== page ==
Earlier this year, I received two wake-up calls.
First, I learned that a long-time colleague is a very accomplished saxophonist. I had no idea of his interest in music, despite numerous interactions over several years. I was completely clueless about something really important to this individual.
Then, I discovered a neighbor had given birth to twins prematurely. I hadn’t even known this gal was pregnant and was mortified to learn she and her husband had been spending every spare moment in the NICU for eight weeks, without any support from neighbors to help with dog-walking, errands, and cooking. In the winter, people often pull into their garages at the end of the business day and don’t emerge except to shovel snow from sidewalks or get the mail. Unless you make an effort, it’s possible to go from October to April without a neighborly conversation (as in this case).
These two incidents got me thinking. I consider myself a connected person, who is interested in the “whole individual,” not just the work a person produces. I care about people’s well-being. I want to hear about the aging parent dilemmas. Children’s activities. The upcoming triathlon. The oil painting hobby.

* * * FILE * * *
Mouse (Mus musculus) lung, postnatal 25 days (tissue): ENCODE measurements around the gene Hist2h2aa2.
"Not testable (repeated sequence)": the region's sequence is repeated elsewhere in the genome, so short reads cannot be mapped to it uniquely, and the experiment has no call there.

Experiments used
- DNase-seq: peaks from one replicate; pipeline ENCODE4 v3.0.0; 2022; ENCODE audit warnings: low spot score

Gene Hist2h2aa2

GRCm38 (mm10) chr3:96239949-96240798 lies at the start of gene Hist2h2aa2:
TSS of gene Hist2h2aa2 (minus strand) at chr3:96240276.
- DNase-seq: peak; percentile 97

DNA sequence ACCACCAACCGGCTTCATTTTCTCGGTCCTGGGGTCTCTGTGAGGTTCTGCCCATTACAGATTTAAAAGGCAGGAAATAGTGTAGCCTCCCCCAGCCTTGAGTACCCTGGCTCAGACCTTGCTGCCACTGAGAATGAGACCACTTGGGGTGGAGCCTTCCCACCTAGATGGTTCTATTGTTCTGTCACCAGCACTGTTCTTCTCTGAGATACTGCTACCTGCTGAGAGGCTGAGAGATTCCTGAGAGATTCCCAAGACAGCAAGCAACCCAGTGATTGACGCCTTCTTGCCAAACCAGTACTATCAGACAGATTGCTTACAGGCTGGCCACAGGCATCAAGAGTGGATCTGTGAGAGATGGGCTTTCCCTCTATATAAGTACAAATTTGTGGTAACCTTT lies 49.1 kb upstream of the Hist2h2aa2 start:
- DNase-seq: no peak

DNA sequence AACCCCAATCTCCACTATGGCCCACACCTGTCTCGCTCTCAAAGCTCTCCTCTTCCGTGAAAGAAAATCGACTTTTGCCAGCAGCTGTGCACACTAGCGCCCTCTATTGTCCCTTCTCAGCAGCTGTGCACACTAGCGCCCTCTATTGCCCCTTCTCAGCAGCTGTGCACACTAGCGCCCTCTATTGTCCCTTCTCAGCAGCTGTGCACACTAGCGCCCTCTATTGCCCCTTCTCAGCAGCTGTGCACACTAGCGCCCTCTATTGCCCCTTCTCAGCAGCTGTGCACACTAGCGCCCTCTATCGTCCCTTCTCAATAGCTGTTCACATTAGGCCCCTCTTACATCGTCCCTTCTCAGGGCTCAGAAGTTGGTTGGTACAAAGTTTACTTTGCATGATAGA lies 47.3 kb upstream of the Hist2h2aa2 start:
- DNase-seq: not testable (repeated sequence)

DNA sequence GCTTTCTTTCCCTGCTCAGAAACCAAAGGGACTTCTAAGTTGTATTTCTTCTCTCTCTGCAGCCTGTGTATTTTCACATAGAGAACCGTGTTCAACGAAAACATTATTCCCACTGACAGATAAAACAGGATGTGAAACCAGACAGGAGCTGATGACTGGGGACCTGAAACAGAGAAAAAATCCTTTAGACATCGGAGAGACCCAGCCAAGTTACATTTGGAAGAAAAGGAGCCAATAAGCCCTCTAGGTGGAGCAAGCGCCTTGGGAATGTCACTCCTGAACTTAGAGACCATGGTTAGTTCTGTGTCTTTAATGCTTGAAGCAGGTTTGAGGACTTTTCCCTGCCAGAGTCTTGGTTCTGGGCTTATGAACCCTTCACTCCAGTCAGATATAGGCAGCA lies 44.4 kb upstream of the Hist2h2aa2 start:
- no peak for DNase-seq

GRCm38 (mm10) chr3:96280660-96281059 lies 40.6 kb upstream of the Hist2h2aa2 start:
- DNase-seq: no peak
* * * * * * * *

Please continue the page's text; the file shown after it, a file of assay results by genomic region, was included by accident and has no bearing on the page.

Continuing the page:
Some employees openly volunteer personal information like this. Others hold it tightly, so you’d never know unless you asked the right questions on a day they feel like sharing.
I think we get lulled into a false sense of community, because we have email, 351 Facebook friends, 2,542 Twitter followers, and 363 LinkedIn connections. And Pinterest and Google+.
Face it. At best, this is pseudo-community. People often edit what they share electronically and in the office. For example, my Facebook posts err on the comic side, when my demeanor tends to be more serious. In a work setting, I share good news and fun anecdotes and try to skip “downer” topics.
Pseudo-connecting takes time away from the type of sharing that happens when you go for a walk with a neighbor, take an employee out to lunch, or pick up the phone for a catch-up conversation with an aging relative. On a regular basis.